Before FM and Cable TV, there was AM Radio. Its cackling sound--coming from the neighbor's transistor--used to herald a new day. Along with the crowing of the cocks would come the reporter's running-out-of-breath voice, telling of the terrors of the night.
But it wasn't the news I was interested in. I got my news from Junior Citizen, from Bulletin Today or from the Daily Express. To the ten-year-old me, radio was proof that there was a world out there--a world of serialized melodramas, of variety shows--the Search for Superwheel Singing Stars, ha ha--of requests and dedications, of celebrities endorsing products--and in Bicol, too.
BetaMax and FM put a damper on AM Radio's entertainment value. Suddenly, Mga Kwento ng Lagim seemed less scary. What I pictured to be hairy tikbalangs and green-eyed monsters were, in fact, prosthetics. What I imagined to be beautiful, if long-suffering Esmeralda, turned out to be Matutina. All the hit songs of the day sounded better on FM--or could it be that the cassette player replaced the turntable, the thing that you had to put a fifty-centavo coin on to stop the needle from skipping?
Almost a year ago, though, I was forced to reconnect with AM. It became, again, the only connection to the post-Milenyo world; a companion that told of the devastation of Legazpi and Bicol and the coming of yet another typhoon.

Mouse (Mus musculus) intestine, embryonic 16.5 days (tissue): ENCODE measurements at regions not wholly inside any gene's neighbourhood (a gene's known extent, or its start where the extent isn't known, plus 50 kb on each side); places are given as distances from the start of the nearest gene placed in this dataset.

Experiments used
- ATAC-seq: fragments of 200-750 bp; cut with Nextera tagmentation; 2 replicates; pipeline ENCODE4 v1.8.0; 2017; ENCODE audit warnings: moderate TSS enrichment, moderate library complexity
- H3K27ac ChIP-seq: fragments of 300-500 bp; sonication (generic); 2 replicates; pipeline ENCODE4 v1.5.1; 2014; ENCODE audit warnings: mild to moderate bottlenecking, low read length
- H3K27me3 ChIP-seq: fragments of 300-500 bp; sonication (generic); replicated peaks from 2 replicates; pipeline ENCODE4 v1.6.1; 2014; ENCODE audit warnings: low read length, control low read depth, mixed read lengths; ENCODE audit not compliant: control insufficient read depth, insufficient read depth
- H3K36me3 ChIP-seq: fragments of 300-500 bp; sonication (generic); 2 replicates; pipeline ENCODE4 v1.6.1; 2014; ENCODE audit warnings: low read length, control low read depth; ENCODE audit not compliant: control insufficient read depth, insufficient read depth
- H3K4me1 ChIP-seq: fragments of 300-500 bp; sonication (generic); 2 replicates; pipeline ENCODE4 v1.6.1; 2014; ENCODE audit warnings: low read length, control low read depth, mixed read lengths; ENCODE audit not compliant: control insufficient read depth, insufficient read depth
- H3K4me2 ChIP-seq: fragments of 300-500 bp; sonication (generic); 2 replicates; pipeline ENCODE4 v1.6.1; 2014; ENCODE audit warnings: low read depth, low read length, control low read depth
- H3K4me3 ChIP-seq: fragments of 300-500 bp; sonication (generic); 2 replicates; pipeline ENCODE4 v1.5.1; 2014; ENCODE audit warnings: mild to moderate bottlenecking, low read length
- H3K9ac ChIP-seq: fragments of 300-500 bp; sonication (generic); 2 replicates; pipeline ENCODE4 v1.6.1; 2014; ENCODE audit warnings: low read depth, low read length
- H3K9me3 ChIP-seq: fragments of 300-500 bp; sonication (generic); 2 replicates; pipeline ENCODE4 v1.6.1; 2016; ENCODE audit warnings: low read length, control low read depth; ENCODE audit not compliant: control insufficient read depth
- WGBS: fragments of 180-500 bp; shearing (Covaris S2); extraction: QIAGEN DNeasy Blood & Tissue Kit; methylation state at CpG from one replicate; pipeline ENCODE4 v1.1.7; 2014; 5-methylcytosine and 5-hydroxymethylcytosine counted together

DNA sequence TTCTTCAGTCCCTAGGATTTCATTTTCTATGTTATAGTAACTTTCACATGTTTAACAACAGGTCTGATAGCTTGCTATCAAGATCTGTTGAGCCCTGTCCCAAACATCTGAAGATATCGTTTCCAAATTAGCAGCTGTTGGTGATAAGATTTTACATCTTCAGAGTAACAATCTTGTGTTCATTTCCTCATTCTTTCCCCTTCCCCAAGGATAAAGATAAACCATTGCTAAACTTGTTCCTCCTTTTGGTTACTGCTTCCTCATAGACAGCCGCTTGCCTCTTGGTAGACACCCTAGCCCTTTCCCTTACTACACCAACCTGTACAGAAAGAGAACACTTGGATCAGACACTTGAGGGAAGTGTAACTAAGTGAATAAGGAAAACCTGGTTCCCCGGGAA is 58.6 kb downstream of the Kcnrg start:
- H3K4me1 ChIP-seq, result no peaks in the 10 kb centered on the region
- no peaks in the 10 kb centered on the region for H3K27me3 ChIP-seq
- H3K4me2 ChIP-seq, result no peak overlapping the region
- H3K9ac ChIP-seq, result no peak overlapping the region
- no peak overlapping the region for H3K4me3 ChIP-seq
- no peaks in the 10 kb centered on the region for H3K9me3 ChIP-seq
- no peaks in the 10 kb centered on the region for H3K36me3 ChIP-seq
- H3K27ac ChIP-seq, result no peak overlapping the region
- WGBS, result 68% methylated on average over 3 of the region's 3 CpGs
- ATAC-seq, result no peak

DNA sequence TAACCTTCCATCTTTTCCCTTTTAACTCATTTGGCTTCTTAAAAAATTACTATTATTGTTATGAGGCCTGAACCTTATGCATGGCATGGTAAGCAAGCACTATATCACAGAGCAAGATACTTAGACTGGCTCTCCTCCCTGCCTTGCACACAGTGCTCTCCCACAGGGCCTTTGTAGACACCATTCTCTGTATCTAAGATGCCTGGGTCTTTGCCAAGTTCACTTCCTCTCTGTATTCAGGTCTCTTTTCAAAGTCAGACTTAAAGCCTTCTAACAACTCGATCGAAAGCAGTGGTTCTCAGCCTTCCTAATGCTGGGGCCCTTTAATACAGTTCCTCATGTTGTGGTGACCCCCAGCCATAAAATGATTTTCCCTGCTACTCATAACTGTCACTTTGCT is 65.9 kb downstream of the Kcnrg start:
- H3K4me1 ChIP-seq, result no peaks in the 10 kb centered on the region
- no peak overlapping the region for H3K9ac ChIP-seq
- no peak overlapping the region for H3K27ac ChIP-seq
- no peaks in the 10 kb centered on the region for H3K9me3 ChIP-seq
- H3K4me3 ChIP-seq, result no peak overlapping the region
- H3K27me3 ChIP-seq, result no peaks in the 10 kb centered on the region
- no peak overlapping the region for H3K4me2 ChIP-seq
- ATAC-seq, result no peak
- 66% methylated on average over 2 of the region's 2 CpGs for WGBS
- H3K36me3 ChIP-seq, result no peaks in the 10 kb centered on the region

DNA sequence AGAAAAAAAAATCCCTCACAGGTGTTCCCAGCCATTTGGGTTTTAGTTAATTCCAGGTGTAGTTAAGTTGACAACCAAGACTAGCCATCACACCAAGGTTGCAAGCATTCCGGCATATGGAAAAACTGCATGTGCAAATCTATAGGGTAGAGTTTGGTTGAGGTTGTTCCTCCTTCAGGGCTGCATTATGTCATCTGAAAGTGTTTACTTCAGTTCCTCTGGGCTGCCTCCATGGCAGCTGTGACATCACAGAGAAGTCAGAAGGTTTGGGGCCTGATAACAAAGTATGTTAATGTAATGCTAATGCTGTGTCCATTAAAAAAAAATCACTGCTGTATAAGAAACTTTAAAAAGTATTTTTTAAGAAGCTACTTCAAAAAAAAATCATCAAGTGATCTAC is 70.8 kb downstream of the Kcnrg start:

Despite an absence of over 20 years--broken now and then when the taxi I would ride home in tuned in to Kuya Cesar and Tia Dely--I realized that AM was still, well, AM.
It still crackled, it still had a string of panicky reporters. And commercials still ended the way they did: with two people--probably gossiping over the gumamela bush--hastily saying goodbye to rush to the grocery to buy all the pancit canton in the world. Or to the water district to avail of the free reconnection. Or to the appliance store to splurge the Christmas bonus on the latest videoke machine.
Yes, AM still keeps us connected.